This article is by Brian Sherwin, Regular contributing writer for FineArtViews. Brian Sherwin is an art critic, blogger, curator, artist and writer based near Chicago, Illinois. He has been published in Hi Fructose Magazine, Illinois Times, and other publications, and linked to by publications such as The Huffington Post, The Boston Globe, Juxtapoz Magazine, Deutsche Bank ArtMag, ARTLURKER, Myartspace, Blabbermouth, Milwaukee Journal Sentinel, Modern Art Obsession, Citizen LA, Shark Forum, Two Coats of Paint and Art Fag City. You should submit an article and share your views as a guest author by clicking here.
The Internet has made it easier for artists to contact various art professional with relative ease. However, that ease of contact is not always a good route to pursue. In other words, a thoughtful email about your artwork can easily be interpreted as desperation-- or being rude. Continued contact may be perceived as an annoyance-- distancing you further from the art gallery you desire to be represented by. Point blank-- just because you can contact art dealers about your artwork and exhibiting easily via email does not mean that you should.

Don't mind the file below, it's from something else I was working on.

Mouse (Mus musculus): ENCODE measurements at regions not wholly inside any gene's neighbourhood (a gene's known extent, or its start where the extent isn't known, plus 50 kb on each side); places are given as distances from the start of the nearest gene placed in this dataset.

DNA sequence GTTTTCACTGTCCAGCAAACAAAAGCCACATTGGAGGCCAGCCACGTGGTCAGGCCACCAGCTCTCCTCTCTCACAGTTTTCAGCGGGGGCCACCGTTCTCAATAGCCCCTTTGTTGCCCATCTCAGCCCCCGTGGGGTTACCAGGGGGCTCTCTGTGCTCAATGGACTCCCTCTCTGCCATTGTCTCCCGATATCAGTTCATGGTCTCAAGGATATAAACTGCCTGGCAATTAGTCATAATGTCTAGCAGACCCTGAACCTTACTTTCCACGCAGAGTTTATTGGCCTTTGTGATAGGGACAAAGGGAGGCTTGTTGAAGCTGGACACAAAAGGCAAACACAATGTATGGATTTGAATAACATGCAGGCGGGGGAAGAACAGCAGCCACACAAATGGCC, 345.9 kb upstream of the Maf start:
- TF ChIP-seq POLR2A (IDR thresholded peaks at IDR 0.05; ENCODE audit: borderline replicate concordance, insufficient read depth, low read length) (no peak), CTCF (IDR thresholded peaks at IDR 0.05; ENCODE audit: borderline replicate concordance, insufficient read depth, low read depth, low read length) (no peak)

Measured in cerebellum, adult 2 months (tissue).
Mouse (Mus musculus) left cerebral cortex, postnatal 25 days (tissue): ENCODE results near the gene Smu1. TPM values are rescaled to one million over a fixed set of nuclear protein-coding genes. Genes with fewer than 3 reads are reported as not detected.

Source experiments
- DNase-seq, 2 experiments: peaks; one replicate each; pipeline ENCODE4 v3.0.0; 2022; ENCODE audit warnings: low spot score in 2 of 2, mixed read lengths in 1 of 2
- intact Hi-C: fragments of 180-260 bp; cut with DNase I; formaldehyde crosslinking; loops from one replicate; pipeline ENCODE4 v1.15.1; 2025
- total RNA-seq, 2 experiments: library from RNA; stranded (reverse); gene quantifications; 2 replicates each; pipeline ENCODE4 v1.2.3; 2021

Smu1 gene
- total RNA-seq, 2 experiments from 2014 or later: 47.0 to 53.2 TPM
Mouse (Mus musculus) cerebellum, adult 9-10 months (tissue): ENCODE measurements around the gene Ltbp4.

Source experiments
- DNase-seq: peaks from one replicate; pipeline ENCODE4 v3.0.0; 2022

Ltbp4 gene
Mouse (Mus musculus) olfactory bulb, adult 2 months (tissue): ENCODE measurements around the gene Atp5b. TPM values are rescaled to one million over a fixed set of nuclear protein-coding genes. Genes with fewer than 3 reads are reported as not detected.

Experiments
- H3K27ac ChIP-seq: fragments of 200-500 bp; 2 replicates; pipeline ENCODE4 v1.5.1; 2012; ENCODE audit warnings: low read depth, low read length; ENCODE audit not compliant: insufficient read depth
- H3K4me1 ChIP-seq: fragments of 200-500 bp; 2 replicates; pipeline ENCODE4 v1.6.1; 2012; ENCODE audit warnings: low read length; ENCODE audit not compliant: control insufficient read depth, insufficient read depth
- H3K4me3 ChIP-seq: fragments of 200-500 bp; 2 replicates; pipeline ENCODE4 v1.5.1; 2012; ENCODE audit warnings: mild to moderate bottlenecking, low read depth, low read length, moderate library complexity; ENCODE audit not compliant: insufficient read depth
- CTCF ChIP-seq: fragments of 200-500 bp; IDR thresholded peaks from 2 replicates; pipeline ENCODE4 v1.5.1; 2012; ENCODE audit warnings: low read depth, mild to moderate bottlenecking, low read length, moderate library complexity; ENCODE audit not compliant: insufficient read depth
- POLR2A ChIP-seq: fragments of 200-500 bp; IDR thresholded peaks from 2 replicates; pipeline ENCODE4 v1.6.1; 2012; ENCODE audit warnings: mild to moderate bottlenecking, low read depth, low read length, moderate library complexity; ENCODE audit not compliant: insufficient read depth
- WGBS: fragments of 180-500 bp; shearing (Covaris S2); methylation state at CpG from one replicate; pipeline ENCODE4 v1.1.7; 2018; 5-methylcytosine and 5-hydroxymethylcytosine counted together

You don't want to come off needy or pushy when communicating with art dealers whom you hope will represent you. Contrary to artist myth, art dealers rarely put up with artists that are professionally and emotionally exhausting. Thus, coming off pushy or desperate from the start, which is often how 'out of the blue' contact by email is interpreted by art dealers, may red-flag you as an artist who is potentially a professional risk. This goes 10 fold if you can't take "No" for an answer and reply with emotive drivel or profanity laced rage-- no matter how creative your use of frank words happens to be.
If you do receive a reply by email from an art dealer there is a huge chance that he or she is writing to refuse your request. In most cases he or she will be friendly in the manner in which he or she refuses to view your art for exhibit or representation consideration. If faced with that scenario you should simply save face and walk away from the communication OR write a very basic 'thank you' for his or her time and consideration. Any other response will likely make you the inside joke for the day among gallery staff. Thus, it is best not to place yourself in that situation in the first place.